“Competitive freediving can be a great way to meet new people in a positive and supportive environment. Together, as a group, you can be safe.”
Bob tapped her shoulder. “Herbert Nitsch dived to 253 meters when he got the world record,” he said, “they should take the boat out past 250 meters today just in case.”
“Maybe next time?” Marcia said putting her arm around his shoulder. She was worried about the weather conditions today, “And Herbert Nitsch can’t walk now.”
“He’s fine!” Bob said.
“You know Herb had 3 strokes after that record dive. He might be in the record books but he needs someone to hold his arm when he walks not to topple over. Probably someone like me. I don’t want that to happen to you baby.”
“He must have had a preexisting condition,” Bob said and looked out the window. She knew he must be mulling over a longer counterargument about Herb’s current medical condition.
The boat slowed. Loud Mike got up and talked to the Captain, and the Go Between anchored itself 30 miles off the Lake Michigan shoreline. After the equipment checks and safety warnings were complete, one by one the 11 free divers on board had their chance to compete. Warm ups. Stretches. Deep breathing. Pre-dive checks. And then fins up and down they went. Around two to three minutes later each diver popped back up to the surface.
Marcia felt a pang of fear when Bob disappeared beneath the water. The pressure built up in her chest each second as she spent, what felt like an eternity, waiting. Staring at the cold waters made her think of how the vast power of nature, can take a thing full of vitality and life, and quash into a lifeless object in an instant. She shivered. She had seen Bob’s father's gray motionless body last year at his funeral.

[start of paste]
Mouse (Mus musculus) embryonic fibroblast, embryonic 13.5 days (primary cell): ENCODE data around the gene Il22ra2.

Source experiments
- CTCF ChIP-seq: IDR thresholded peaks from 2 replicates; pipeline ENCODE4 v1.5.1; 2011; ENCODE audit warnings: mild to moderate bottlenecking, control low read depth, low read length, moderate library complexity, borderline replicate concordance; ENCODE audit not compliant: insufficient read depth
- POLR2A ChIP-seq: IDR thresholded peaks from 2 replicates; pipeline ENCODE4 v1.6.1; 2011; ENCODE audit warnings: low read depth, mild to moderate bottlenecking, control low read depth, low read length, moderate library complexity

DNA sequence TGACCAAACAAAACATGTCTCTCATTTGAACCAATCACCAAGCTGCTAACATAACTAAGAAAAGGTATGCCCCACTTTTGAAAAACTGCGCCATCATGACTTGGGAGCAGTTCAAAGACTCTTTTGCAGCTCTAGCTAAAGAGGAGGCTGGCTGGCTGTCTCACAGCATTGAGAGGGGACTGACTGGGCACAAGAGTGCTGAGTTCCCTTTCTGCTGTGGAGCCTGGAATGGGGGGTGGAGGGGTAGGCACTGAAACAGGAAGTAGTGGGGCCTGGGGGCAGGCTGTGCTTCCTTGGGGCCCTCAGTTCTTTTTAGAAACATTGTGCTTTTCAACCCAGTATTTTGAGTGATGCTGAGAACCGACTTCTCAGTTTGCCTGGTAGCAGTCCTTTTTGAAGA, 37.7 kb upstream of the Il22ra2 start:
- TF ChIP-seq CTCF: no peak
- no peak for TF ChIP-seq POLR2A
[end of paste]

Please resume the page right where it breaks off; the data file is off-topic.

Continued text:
Suddenly Bob surfaced in a burst of water and motion and flailing arms and the sound of gasping for air. He was dazed but conscious and alive. He wiped the water out of his eyes and gave the ok sign with his fingers, and said “I am ok” as the Free Diving rules required.
Marcia glanced at the three judges.
“Red card. Touching face before the ok signal,” one announced holding a stern unwavering expression.
“What?!” Bob shouted and tried to wave his arm but was too tired to lift it.
They pulled him up into the boat. He slumped into a chair inside and for the rest of the trip Bob sat with a scowl. It took hours for the free divers to all finish competing, then for the safety divers to come up and stow away their scuba gear. Marcia couldn’t find anyway to cheer him up.
When the last diver was back onboard, Loud Mike opened a can of Coors Lite, asked for everyone’s attention and proclaimed, “No records were broken today, but it was a great dive for everyone. And happy to have Marcia with us even if she’s not diving today,“ he nodded toward her and then back toward everyone, “When we’re happy we dive, when we’re sad we dive, and when we’re bored we dive, we are the Sheboygan Deep Divers!” Everyone clapped and whooped it up until they became quiet again.